Kurt J. Starman
Cities and other local government agencies frequently contract for goods, services, and public works construction. These contracts are often approved with little scrutiny. In many cities, procurement contracts are routinely placed on the consent agenda and approved without discussion. As explained in the following, however, there are potential ethical and legal perils which public officials and municipal attorneys must keep in mind when procuring goods, services, and public works construction. Violations of Idaho law may result in civil penalties, criminal penalties, or both. Thus, public officials and municipal attorneys must be knowledgeable about these potential perils.
This article is intended to highlight some common procurement concerns and, more importantly, emphasize the notion that cities must adhere to high ethical standards. To that end, this article addresses conflicts of interest, prohibitions on contracting with public officials, prohibitions on splitting purchases, and bidding requirements for public works construction.
Conflicts of Interest
The Ethics in Government Act, which is found in Chapter 4, Title 74, Idaho Code, centers on conflicts of interest. The Act is based, in large part, on the premise that public service is a public trust. Therefore, the Act is intended to ensure honesty and impartiality in state and local government.
A conflict of interest is defined as an official action, decision, or recommendation by “a public official, the effect of which would be to the private pecuniary benefit of the person or a member of the person’s household, or a business with which the person or a member of the person’s household is associated [. . .].”[i] The term “public official” includes elected officials, appointed officials, public employees, and certain consultants.[ii]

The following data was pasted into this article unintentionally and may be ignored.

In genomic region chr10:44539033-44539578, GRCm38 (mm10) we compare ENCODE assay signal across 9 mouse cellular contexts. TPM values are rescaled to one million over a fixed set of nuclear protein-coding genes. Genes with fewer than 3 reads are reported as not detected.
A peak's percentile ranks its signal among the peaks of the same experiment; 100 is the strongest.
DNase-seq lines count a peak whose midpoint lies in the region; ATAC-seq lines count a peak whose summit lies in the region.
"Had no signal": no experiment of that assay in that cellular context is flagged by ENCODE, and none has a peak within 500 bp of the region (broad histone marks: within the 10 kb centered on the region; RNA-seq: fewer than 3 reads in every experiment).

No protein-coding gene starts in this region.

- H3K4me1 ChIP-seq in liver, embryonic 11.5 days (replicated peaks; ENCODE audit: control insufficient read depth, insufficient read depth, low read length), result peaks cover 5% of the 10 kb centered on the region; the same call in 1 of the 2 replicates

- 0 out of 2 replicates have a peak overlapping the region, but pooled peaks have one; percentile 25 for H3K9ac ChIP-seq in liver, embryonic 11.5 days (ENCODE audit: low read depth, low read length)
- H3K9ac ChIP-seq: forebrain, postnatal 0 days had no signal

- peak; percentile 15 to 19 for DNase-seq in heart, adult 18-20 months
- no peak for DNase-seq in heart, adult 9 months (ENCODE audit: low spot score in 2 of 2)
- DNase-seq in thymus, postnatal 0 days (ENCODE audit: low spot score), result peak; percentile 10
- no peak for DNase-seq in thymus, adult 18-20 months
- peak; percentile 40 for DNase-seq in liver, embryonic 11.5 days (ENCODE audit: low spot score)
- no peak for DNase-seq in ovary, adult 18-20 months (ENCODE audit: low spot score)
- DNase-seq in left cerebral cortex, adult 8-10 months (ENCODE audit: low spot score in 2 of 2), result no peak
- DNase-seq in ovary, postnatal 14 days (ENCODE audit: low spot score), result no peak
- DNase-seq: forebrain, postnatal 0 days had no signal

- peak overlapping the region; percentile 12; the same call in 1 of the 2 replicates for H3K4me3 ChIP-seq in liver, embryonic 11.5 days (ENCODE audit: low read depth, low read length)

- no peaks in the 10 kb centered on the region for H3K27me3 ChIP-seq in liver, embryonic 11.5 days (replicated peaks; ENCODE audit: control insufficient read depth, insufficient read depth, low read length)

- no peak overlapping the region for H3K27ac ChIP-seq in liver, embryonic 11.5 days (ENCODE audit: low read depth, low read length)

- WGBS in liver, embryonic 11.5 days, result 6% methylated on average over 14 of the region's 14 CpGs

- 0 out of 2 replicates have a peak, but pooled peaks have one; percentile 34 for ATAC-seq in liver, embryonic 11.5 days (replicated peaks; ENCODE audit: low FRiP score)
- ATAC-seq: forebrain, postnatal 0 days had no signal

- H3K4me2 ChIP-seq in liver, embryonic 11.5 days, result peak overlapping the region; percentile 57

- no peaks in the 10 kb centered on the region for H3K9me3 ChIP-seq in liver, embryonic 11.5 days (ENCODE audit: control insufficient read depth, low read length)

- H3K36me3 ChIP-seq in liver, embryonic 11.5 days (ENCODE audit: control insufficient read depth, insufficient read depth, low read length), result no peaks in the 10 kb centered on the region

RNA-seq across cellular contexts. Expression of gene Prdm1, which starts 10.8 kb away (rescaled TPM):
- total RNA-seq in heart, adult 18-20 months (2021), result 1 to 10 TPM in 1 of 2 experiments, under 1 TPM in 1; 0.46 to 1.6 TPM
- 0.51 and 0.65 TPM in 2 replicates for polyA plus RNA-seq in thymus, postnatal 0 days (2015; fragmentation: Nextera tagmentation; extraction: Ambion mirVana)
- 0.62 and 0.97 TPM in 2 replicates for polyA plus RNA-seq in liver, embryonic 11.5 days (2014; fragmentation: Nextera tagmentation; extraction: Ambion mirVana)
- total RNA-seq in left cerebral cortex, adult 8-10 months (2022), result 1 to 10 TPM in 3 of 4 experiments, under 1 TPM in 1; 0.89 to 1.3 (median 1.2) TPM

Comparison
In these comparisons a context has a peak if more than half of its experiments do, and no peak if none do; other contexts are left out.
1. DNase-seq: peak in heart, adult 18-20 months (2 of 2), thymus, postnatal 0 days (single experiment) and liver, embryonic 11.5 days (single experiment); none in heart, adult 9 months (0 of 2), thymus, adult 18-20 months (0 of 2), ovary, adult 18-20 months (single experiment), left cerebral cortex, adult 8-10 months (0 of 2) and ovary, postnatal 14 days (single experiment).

If a conflict of interest exists, a public official must disclose the conflict prior to taking an official action or making a formal decision or recommendation.[iii] The method of disclosure varies. An elected official, for example, must disclose the conflict of interest prior to acting on a matter and follow the “rules of the body of which he/she is a member [. . .].”[iv] Appointed officials, public employees, and consultants must “prepare a written statement describing the matter required to be acted upon and the nature of the potential conflict, and [. . .] deliver the statement to his appointing authority.”[v]